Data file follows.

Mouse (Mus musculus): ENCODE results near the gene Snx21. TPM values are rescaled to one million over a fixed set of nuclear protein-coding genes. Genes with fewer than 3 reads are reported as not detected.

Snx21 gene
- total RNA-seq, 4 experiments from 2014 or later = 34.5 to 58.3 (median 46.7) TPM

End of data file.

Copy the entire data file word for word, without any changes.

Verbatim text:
Mouse (Mus musculus): ENCODE results near the gene Snx21. TPM values are rescaled to one million over a fixed set of nuclear protein-coding genes. Genes with fewer than 3 reads are reported as not detected.

Snx21 gene
- total RNA-seq, 4 experiments from 2014 or later = 34.5 to 58.3 (median 46.7) TPM